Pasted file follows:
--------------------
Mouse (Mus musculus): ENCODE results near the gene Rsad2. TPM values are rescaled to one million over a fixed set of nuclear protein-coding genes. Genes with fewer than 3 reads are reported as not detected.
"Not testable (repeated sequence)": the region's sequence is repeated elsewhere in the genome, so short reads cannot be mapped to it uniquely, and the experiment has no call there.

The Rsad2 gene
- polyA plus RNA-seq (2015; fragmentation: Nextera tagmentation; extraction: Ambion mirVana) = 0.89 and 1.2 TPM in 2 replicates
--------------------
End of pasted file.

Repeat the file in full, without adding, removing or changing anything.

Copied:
Mouse (Mus musculus): ENCODE results near the gene Rsad2. TPM values are rescaled to one million over a fixed set of nuclear protein-coding genes. Genes with fewer than 3 reads are reported as not detected.
"Not testable (repeated sequence)": the region's sequence is repeated elsewhere in the genome, so short reads cannot be mapped to it uniquely, and the experiment has no call there.

The Rsad2 gene
- polyA plus RNA-seq (2015; fragmentation: Nextera tagmentation; extraction: Ambion mirVana) = 0.89 and 1.2 TPM in 2 replicates